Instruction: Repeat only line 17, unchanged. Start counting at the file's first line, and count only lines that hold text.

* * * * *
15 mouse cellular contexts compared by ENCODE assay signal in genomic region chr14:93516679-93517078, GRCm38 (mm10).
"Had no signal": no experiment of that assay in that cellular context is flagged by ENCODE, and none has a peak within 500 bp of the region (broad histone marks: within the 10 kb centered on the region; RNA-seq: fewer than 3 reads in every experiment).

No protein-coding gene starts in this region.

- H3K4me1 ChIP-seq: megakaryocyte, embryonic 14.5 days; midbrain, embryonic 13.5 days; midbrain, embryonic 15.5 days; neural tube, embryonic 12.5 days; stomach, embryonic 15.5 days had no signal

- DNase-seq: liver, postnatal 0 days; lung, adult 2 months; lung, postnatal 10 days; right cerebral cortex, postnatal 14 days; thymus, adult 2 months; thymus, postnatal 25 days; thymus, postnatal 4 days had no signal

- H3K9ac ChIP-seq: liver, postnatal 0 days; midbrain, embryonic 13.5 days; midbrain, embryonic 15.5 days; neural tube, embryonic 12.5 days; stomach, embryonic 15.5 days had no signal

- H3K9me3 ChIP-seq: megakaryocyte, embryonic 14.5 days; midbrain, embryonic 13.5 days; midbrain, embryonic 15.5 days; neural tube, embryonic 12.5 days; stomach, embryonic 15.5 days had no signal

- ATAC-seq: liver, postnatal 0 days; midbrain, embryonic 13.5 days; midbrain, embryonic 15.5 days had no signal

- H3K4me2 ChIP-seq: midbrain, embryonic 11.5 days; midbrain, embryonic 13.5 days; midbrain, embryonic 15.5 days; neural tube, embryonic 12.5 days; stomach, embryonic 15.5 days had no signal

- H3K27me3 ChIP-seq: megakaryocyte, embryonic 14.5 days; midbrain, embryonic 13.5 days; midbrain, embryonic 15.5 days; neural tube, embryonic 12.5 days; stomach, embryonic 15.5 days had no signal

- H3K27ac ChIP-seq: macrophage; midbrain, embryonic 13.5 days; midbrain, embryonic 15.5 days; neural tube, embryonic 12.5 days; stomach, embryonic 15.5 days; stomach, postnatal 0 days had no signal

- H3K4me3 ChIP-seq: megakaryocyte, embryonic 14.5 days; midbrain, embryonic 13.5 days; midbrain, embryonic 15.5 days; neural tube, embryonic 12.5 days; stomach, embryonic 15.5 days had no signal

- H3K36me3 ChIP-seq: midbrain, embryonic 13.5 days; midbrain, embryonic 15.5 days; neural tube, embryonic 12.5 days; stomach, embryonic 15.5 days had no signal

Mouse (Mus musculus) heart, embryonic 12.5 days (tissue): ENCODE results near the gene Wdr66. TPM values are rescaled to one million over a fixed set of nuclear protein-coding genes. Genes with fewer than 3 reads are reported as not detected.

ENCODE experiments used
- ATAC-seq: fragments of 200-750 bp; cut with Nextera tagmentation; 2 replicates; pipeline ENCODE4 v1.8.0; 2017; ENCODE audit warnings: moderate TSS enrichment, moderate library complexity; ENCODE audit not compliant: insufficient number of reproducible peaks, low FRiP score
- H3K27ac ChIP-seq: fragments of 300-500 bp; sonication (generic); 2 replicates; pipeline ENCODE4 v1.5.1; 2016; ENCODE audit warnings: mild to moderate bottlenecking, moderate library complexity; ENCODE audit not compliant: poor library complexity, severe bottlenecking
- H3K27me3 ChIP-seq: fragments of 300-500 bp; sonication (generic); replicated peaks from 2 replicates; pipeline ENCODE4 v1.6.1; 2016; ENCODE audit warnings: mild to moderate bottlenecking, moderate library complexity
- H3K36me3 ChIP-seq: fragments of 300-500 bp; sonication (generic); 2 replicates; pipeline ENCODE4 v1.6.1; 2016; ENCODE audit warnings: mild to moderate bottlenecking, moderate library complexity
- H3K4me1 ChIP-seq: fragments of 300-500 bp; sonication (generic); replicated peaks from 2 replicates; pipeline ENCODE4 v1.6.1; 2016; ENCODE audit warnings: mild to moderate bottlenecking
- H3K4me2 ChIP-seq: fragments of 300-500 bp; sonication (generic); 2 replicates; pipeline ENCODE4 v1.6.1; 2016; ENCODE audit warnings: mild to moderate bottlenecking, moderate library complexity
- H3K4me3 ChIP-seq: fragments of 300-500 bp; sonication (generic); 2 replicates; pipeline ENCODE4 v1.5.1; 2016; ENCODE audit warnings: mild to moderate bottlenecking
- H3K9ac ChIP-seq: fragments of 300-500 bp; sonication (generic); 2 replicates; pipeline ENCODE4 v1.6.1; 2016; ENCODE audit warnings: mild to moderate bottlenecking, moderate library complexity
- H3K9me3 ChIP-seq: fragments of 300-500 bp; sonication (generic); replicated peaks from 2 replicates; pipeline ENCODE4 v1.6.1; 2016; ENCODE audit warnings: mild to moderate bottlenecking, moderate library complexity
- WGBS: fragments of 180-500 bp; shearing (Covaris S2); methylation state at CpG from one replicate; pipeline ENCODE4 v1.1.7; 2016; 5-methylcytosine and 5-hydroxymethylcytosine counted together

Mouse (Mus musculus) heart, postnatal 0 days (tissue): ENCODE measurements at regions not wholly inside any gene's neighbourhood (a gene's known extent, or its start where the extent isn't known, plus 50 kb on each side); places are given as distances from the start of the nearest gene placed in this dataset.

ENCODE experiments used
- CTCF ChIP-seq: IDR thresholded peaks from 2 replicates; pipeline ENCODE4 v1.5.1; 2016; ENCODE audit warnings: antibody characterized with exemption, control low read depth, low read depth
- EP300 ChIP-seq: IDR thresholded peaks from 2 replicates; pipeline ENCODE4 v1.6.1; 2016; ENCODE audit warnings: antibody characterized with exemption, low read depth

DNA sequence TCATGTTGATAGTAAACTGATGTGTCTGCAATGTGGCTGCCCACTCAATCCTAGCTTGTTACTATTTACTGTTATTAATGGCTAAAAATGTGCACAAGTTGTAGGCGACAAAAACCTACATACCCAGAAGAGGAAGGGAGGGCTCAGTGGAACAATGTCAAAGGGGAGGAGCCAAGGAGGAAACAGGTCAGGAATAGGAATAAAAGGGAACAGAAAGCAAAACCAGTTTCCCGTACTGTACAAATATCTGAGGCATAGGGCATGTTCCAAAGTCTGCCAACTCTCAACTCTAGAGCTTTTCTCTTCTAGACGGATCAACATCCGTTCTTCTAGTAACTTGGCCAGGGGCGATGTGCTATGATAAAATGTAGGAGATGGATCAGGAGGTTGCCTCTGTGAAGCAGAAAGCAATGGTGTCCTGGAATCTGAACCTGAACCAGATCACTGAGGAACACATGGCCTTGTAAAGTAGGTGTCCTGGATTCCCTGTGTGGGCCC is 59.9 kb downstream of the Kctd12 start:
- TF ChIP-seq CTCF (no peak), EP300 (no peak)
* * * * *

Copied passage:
- H3K27ac ChIP-seq: fragments of 300-500 bp; sonication (generic); 2 replicates; pipeline ENCODE4 v1.5.1; 2016; ENCODE audit warnings: mild to moderate bottlenecking, moderate library complexity; ENCODE audit not compliant: poor library complexity, severe bottlenecking